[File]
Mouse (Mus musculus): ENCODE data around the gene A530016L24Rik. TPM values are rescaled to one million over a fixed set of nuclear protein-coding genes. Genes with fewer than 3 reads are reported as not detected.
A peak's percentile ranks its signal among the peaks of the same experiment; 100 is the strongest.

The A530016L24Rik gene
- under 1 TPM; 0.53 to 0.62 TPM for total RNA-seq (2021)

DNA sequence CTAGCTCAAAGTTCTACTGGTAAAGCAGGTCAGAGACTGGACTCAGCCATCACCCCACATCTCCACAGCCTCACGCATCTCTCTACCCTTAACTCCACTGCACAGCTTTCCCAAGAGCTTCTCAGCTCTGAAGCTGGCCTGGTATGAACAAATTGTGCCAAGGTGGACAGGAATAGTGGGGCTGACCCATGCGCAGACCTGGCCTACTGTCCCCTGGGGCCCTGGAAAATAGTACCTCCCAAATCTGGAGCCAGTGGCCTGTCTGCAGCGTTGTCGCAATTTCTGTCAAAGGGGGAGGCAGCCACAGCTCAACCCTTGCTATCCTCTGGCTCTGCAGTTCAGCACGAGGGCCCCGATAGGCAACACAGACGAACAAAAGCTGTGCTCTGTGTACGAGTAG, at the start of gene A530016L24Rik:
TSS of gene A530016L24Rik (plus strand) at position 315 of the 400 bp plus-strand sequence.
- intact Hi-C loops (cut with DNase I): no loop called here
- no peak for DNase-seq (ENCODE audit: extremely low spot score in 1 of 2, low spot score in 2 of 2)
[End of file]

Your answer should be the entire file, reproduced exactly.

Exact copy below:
Mouse (Mus musculus): ENCODE data around the gene A530016L24Rik. TPM values are rescaled to one million over a fixed set of nuclear protein-coding genes. Genes with fewer than 3 reads are reported as not detected.
A peak's percentile ranks its signal among the peaks of the same experiment; 100 is the strongest.

The A530016L24Rik gene
- under 1 TPM; 0.53 to 0.62 TPM for total RNA-seq (2021)

DNA sequence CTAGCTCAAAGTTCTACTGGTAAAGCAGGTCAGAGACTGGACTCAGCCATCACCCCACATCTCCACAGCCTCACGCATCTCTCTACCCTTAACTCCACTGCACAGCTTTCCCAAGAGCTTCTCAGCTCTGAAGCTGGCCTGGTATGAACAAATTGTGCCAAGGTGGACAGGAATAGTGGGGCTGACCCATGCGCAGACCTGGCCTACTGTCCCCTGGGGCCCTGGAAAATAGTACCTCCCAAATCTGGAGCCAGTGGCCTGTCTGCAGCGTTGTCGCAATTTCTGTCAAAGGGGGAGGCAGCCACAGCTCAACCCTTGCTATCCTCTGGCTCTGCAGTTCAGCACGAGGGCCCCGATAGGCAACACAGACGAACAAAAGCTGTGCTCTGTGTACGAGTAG, at the start of gene A530016L24Rik:
TSS of gene A530016L24Rik (plus strand) at position 315 of the 400 bp plus-strand sequence.
- intact Hi-C loops (cut with DNase I): no loop called here
- no peak for DNase-seq (ENCODE audit: extremely low spot score in 1 of 2, low spot score in 2 of 2)